By Kristen A. Larremore with Bradley Arant Boult Cummings LLP
The Office for Civil Rights (“OCR”) of the U.S. Department of Health and Human Services published its final privacy and security regulations under the Health Insurance Portability and Accountability Act (“HIPAA”) on January 25, 2013 (the “Final Rule”). The Final Rule implements the Health Information Technology for Economic and Clinical Health Act (“HITECH”) under HIPAA. The Final Rule becomes effective March 26, 2013, and, in general, covered entities and business associates are required to comply by September 23, 2013. Previously, business associates were generally not directly governed by the Privacy or Security Rules under HIPAA, but that is no longer the case.
“Covered entities” are defined by HIPAA as (1) health plans, (2) health care clearinghouses, and (3) health care providers who electronically transmit any health information in connection with transactions for which the U.S. Department of Health and Human Services has adopted standards. For example, hospitals, academic medical centers, physicians, and other health care providers who electronically transmit claims transaction information directly or through an intermediary to a health plan are covered entities. Covered entities can be institutions, organizations, or persons. The definition of “business associate” has been modified by the Final Rule and is discussed below.
What does this mean for you?
Compliance with the Final Rule will require significant effort on the part of covered entities and business associates (including subcontractors of traditional business associates). It will be necessary for these entities to: revise policies and procedures; train workforces regarding new requirements (in particular breach reporting requirements); update business associate agreements, notices of privacy practices, marketing authorizations and other forms; and maintain documentation to demonstrate compliance with the Final Rule.
Some of the most significant changes under the Final Rule are those affecting business associates. The Final Rule expands the definition of a “business associate” to cover certain organizations, some of which have only indirect relationships with the health care industry and may have little awareness of their compliance obligations. The definition now includes health information organizations, personal health record vendors, patient safety organizations, and e-prescribing gateways (or others providing data transmission services with respect to protected health information (“PHI”) to a covered entity that requires routine access to the PHI). Additionally, and significantly, the Final Rule expands the definition of “business associate” to include subcontractors who create, receive, maintain or transmit PHI on behalf of a business associate. A “subcontractor” means a person to whom a business associate delegates a function, activity or service (other than in the capacity of a member of the workforce of such business associate) that the business associate has agreed to perform on behalf of the covered entity. Under the Final Rule, the business associate designation follows subcontractors down the chain of the information flow. As a result, if a subcontractor delegates a function to a third party, that third party is now also a business associate to the subcontractor under HIPAA and subject to direct compliance obligations under the Final Rule in the same manner as any other business associate.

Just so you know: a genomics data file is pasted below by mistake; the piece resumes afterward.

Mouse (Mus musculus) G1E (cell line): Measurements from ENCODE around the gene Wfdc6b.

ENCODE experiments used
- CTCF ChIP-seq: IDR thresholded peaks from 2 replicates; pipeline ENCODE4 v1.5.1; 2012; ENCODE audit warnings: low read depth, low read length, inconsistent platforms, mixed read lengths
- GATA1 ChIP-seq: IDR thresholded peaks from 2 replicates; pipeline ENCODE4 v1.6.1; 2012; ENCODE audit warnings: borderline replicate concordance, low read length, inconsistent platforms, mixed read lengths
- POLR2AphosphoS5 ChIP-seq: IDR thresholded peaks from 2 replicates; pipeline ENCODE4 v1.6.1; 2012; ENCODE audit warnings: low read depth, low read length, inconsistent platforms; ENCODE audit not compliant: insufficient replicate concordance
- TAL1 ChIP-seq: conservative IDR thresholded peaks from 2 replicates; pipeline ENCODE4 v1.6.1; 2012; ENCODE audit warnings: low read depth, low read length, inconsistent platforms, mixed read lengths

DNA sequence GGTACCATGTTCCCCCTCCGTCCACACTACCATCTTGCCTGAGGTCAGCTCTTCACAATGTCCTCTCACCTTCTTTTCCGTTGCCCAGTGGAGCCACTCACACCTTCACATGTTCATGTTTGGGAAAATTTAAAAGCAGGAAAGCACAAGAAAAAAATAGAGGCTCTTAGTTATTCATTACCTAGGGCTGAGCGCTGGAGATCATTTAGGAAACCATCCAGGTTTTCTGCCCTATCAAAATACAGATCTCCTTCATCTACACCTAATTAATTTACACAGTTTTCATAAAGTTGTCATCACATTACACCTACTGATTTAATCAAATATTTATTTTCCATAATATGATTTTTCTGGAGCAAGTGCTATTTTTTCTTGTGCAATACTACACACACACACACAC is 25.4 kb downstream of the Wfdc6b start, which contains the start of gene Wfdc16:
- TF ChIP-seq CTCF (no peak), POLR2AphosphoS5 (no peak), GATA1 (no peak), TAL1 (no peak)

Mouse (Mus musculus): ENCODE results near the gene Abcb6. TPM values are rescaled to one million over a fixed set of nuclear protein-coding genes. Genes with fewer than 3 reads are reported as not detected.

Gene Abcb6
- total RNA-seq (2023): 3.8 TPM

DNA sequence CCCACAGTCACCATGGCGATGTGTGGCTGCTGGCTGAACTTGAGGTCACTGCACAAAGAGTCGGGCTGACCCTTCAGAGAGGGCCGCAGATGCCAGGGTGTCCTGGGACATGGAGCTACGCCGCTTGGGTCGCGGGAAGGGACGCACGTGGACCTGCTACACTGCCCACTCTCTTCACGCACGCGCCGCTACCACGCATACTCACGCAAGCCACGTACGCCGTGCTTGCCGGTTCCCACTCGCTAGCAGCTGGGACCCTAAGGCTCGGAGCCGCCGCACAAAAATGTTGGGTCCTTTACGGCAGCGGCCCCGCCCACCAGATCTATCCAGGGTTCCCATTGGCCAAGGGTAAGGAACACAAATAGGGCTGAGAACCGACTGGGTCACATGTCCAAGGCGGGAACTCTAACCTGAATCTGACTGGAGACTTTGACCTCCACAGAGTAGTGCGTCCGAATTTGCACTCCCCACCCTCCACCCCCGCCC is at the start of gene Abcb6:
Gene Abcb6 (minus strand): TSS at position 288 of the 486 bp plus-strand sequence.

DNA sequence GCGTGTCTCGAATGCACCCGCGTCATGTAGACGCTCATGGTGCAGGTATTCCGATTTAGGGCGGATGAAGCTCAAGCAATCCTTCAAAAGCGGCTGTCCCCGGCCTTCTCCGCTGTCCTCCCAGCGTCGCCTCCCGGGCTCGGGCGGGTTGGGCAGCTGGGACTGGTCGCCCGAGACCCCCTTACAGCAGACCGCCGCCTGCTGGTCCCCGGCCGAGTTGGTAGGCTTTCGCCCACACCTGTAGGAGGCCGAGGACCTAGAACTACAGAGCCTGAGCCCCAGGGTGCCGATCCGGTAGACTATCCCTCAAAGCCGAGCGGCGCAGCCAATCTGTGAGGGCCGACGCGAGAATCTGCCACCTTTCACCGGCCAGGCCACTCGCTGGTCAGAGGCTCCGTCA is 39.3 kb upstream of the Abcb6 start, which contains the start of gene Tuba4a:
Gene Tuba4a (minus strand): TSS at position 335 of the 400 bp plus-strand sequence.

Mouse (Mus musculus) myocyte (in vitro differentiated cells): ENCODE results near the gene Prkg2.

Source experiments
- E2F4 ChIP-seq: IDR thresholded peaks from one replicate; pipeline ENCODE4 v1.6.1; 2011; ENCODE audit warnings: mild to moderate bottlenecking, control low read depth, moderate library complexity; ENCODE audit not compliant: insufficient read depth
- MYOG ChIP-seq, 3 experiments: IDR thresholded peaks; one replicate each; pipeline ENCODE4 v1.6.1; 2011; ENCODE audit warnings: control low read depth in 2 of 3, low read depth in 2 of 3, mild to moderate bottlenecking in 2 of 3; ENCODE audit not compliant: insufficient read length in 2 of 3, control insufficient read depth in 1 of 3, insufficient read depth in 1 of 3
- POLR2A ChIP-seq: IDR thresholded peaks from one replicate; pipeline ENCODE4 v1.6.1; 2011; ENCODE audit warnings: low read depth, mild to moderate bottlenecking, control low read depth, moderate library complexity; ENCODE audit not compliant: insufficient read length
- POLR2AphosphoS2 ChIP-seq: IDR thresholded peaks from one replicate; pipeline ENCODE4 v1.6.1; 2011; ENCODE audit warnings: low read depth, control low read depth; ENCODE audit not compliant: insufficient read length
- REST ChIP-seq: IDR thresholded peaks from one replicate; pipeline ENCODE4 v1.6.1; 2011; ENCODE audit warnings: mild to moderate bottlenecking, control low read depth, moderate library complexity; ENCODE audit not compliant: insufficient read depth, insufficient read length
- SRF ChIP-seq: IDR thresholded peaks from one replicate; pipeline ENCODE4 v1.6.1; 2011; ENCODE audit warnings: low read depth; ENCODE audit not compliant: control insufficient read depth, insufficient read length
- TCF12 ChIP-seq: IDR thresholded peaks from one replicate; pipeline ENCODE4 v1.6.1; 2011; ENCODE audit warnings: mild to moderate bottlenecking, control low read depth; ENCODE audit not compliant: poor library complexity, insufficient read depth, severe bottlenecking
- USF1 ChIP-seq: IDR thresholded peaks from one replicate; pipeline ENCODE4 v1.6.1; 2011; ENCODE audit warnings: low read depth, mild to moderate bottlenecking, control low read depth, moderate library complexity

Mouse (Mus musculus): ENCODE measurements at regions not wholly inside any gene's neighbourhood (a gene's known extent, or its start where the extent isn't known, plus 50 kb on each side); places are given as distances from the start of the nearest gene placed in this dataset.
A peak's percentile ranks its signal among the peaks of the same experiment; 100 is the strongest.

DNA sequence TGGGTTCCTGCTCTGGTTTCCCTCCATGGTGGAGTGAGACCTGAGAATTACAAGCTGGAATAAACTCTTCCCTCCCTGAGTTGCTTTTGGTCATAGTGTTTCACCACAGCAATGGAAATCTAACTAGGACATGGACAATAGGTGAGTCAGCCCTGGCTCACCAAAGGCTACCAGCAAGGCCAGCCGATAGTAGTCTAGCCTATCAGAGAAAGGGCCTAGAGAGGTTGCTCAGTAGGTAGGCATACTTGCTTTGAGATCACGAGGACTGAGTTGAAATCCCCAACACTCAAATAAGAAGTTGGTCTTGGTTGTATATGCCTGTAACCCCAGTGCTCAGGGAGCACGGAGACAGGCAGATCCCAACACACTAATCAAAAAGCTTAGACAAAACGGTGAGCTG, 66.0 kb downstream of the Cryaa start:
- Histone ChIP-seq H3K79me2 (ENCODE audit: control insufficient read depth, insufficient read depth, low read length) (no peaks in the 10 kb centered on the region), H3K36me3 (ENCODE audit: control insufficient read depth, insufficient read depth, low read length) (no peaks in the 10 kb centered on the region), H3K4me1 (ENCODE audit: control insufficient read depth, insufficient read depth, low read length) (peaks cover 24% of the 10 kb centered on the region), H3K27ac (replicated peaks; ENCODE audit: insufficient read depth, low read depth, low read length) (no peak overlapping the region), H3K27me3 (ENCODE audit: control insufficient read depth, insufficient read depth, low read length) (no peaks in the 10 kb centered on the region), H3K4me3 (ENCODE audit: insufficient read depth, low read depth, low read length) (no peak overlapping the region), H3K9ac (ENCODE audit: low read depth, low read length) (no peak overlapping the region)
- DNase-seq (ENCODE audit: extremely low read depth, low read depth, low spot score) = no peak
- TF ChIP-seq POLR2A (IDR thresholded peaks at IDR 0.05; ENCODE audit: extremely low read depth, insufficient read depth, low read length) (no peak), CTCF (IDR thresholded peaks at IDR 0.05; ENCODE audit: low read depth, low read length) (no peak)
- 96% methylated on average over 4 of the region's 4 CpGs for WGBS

The expansion of the definition of a “business associate” is significant because, under the Final Rule, business associates are directly liable for:
1. uses and disclosures of PHI not permitted under HIPAA;
2. a failure to provide breach notification to the covered entity;
3. a failure to provide access to a copy of electronic PHI to the covered entity, the individual, or the individual’s designee (as specified in the business associate agreement);
4. a failure to disclose PHI to the Secretary of Health and Human Services to investigate or determine the business associate’s compliance with the HIPAA Rules;
5. a failure to provide an accounting of disclosures; and
6. a failure to comply with the HIPAA Security Rule.
Additionally, business associates remain contractually liable for other provisions of business associate agreements and, accordingly, careful negotiation of business associate agreements is necessary.
Covered entities should inventory their existing business associates and business associate agreements, and business associates should begin to assemble lists of their direct subcontractors with whom they may be required to enter into a business associate agreement under the Final Rule. A transition rule under the Final Rule permits covered entities and business associates to continue operation under certain existing business associate agreements for up to one year beyond the compliance date of September 23, 2013. An existing business associate agreement will be deemed compliant until the earlier of (i) the date such agreement is renewed or modified on or after September 23, 2013, or (ii) September 22, 2014. The transition rule applies only to language in existing business associate agreements; the parties must operate as otherwise required under the Final Rule in accordance with the applicable compliance dates.